The other problem with the Views approach is that the results were not being efficiently cached by the server. The list of stories on the homepage will change weekly, or daily, but with thousands of people hitting the site at the same time, new requests are fetching the information many times per second. We can assume that most of these people are going to receive the same list of stories, so we now have the server hold onto a copy of the list of stories until someone saves a story node on the site. This is now done using a direct query of the database, bypassing the Views module.

Here’s the difference in page load time:


The list of stories is the fourth line and takes 181ms to load, or two tenths of a second. The main bottleneck for the homepage is now loading the Google Analytics graphic from the remote service. Of course, occasionally you will experience a slow load as you’re the unlucky one that hits the home page right after a cache clear due to someone saving a story, but on average you’ll find the site faster. We expect that this change will have ripple effects in increasing performance on the rest of the site as load on the database is decreased.

This post is the first in a series meant to shed light on the improvements we’re making on the site. My goal is to do at least one thing each week to dramatically improve our website experience for someone. If there are particular things about the site that you feel need improvement, please fill out the web feedback form. If you have questions about this topic, leave a comment.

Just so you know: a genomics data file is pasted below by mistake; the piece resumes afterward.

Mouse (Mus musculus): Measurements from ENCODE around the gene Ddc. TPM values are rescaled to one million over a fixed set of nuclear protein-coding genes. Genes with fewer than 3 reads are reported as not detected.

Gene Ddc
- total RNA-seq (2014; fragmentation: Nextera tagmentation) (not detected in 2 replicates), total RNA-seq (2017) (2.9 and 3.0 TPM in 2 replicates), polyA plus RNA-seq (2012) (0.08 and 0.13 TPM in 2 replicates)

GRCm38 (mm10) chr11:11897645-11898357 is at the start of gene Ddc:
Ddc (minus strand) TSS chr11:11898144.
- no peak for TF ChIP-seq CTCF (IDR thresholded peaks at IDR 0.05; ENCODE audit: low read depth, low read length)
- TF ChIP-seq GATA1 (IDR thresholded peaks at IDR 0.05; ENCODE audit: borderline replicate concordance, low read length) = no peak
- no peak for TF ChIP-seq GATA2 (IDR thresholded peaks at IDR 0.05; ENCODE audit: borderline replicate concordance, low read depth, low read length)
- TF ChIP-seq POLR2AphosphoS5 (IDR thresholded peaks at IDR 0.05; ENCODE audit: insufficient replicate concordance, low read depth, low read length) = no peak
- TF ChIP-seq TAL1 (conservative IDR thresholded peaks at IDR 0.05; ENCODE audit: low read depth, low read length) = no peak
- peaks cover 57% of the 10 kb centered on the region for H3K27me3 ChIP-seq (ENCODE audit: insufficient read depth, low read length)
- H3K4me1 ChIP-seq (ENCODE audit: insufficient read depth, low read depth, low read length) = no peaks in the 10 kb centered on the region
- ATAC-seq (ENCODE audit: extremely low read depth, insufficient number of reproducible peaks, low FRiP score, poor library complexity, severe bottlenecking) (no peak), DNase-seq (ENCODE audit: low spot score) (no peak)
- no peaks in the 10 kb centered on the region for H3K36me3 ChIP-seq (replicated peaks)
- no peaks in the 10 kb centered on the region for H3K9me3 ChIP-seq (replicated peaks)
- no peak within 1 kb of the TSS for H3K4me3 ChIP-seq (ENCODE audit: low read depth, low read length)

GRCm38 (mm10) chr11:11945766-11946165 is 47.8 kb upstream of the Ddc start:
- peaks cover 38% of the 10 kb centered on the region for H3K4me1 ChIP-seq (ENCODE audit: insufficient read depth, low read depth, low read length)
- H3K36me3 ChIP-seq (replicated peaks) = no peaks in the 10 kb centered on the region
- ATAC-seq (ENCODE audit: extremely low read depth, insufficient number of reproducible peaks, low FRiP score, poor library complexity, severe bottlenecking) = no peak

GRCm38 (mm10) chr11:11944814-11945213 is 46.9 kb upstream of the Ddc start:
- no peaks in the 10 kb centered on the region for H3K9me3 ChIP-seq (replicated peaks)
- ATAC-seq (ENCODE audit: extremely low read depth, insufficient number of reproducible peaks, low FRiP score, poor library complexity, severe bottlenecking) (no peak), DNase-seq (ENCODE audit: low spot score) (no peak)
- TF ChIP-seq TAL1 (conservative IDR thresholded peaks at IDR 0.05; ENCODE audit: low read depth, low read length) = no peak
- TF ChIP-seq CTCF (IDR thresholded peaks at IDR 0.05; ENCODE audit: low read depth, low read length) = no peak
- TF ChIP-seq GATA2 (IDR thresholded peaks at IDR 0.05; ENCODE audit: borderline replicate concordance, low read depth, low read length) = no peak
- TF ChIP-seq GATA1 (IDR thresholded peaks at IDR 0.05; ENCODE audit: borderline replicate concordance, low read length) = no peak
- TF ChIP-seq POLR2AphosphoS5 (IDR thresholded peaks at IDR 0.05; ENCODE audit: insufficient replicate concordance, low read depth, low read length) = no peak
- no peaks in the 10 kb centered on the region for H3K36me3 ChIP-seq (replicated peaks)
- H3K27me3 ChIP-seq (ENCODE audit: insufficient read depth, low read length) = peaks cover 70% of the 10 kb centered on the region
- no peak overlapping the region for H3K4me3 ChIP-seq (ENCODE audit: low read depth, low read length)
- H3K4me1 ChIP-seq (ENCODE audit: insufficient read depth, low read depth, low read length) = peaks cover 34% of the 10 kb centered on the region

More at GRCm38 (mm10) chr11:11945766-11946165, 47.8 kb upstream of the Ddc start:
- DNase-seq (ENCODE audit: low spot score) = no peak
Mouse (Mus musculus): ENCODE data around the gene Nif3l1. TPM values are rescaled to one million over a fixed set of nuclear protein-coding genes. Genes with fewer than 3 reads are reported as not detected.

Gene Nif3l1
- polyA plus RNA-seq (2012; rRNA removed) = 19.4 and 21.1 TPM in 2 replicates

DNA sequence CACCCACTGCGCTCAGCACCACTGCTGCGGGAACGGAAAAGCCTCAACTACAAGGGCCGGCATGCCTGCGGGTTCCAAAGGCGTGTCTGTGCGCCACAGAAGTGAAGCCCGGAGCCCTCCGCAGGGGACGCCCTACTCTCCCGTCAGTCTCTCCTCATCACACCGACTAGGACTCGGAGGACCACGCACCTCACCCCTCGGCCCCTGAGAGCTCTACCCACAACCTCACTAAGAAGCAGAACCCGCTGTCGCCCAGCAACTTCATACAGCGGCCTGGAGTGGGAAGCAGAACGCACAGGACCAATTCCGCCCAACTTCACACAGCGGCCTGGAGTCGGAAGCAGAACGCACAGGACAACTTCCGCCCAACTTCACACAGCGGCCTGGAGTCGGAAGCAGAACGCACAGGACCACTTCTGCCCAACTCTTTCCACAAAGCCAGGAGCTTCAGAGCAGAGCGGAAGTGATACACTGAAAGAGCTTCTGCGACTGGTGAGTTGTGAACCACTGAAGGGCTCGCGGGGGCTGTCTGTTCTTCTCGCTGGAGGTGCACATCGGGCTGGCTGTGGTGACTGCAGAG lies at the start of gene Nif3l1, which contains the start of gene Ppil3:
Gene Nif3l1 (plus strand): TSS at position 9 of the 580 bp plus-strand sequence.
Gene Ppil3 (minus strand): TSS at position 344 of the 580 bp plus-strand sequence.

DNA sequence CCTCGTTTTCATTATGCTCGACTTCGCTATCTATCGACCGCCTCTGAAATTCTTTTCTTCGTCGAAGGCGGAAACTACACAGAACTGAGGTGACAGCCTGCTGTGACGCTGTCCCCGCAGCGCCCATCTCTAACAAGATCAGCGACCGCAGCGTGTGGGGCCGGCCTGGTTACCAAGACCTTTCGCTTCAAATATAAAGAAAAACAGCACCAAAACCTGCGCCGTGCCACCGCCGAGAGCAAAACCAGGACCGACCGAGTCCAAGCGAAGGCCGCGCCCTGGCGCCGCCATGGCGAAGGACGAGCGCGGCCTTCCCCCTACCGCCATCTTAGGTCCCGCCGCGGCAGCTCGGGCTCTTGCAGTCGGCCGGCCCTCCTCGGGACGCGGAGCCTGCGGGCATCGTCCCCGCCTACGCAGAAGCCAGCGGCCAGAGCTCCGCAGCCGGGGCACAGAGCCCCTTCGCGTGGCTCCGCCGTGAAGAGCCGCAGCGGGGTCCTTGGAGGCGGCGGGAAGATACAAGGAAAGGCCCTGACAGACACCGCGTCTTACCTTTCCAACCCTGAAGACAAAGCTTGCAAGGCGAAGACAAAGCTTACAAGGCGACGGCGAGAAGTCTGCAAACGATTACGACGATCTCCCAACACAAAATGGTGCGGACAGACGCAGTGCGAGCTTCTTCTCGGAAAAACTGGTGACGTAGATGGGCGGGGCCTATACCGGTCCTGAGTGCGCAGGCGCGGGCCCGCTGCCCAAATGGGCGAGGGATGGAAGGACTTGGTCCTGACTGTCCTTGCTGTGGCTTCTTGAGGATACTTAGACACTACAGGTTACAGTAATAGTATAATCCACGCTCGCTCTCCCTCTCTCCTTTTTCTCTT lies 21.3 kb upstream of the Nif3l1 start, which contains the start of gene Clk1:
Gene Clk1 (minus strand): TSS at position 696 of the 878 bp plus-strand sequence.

New WordPress Themes

New WordPress themes have been added to WordPress at Middlebury.  This blog has been updated to use Translucence, an interpretation of theme designs drafted by White Whale as part of the Web Redo project.

Translucence, like ShadowBox, is a theme series that includes a number of variations and options for layout.  This blog is currently configured to use a flexible width such that the width of the blog will vary with the size of your browser window.  As well, it is configured to include  2 right sidebars (instead of a single left and right sidebar).

Feedback/comments/suggestions welcome.